On Saturday mornings if I'm not in my bed, I prefer to be on a beach, at the mall or in a city other than the one I live. Last Saturday, I spent two and a half hours in mentor training... It was amazing. The trainer was full of life and was anti-reading the materials. She did a lot of role playing and it was crazy because you couldn't tell when she was in character or out of character.
She looks at me and says "I was going to wear my hair natural, but that was too much work. Everyone doesn't look good with natural hair, chile."
I was like O_O
But she was acting. Then she went into how we need to keep our judgmental attitudes to ourselves, etc. Besides the roleplay there were two things that I found very helpful.
1. A chart that showed how different people could react to the same situation with a child/student/minor. There were four categories: parent, teacher, mentor, friend. It really gave practical advice about how we should speak to our mentees and what's crossing the line. (We're not their homies, but we're not their parents. We're also not their therapists, etc.)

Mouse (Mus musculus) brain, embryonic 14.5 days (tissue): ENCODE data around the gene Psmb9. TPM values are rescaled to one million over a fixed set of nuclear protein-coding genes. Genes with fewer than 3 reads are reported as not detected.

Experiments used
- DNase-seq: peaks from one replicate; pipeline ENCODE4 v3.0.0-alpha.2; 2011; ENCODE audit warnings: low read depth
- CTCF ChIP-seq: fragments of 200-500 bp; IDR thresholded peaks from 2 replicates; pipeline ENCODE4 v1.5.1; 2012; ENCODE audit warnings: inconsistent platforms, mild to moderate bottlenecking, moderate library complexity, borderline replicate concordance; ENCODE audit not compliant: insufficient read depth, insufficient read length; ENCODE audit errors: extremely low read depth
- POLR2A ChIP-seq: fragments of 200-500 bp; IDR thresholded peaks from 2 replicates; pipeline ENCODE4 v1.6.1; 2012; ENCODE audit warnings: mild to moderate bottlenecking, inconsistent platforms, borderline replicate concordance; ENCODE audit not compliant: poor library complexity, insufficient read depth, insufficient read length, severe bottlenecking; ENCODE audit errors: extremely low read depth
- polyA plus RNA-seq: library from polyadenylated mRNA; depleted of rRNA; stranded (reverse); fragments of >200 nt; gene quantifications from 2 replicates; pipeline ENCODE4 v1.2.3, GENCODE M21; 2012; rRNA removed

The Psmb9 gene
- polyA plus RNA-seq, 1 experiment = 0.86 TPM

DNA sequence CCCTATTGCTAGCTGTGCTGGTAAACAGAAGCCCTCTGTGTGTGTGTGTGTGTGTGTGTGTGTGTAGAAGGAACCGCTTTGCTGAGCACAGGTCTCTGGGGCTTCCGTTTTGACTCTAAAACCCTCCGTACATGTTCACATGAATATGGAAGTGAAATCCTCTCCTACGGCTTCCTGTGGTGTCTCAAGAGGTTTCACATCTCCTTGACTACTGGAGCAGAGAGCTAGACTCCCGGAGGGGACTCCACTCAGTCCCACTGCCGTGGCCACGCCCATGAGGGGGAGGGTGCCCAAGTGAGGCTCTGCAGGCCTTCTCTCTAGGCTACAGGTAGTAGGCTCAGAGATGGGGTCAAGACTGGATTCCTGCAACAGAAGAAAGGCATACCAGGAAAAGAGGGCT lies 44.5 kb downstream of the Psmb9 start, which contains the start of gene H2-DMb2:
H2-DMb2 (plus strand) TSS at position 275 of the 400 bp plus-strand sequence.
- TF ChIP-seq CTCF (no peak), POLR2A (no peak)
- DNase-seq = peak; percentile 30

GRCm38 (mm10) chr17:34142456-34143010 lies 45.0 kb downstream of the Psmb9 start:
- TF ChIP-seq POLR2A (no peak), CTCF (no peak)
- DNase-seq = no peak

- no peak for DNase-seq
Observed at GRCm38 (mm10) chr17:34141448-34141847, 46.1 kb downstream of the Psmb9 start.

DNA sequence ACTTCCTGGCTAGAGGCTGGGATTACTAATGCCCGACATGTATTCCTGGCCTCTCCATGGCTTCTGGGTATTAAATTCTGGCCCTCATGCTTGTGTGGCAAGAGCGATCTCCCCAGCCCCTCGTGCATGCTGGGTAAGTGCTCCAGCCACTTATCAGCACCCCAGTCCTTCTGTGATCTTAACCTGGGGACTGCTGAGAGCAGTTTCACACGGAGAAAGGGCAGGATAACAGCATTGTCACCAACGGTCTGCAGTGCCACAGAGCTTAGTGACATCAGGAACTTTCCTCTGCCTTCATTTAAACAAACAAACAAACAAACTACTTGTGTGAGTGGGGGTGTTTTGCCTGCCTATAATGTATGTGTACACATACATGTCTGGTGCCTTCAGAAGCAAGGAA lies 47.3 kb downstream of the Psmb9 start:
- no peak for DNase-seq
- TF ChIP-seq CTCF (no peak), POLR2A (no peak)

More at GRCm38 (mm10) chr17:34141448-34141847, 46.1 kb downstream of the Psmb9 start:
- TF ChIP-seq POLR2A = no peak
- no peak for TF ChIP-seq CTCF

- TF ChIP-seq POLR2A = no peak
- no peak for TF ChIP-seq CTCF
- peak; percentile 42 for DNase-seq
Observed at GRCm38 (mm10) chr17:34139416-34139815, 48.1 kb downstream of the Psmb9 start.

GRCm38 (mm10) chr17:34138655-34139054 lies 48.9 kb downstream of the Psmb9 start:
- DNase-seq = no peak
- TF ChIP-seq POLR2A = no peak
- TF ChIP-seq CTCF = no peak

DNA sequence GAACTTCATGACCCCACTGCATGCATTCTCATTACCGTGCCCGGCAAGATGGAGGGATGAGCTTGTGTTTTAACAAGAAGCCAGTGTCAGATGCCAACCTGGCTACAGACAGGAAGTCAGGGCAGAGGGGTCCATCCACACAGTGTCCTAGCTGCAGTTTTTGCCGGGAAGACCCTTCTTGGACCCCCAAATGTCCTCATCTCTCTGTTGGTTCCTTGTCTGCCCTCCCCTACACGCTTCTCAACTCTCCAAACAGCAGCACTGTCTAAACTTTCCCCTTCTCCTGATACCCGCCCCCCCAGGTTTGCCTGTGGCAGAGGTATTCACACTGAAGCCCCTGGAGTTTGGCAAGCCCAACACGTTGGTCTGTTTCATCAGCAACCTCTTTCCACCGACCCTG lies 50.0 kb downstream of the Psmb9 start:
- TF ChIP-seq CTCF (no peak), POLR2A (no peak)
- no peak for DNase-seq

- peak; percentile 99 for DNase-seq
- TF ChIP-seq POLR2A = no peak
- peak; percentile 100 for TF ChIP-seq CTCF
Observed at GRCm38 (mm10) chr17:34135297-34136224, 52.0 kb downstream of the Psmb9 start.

2. The second thing I found super helpful was calling out a list of words that a mentor should be and not be:
Should be: inspiring, available, open, passionate, FUN (and a host of other words I can't remember right now)
Should not be: Distracted, judgmental, mean, preachy, boring (and a host of other words I can't remember right now), inconsiderate.
As life is always a teacher, the trainer said it's not just in our mentoring, but in real life we shouldn't be the things on the "do not" list. And in real life we should be the things on the "do" list. Basically a wonderful mentor is a wonderful person. What a fabulous reminder to me to not be a jerk.
Coming up soon[er or later]: A list of the 18 things I had to do to become a mentor. I'm getting closer!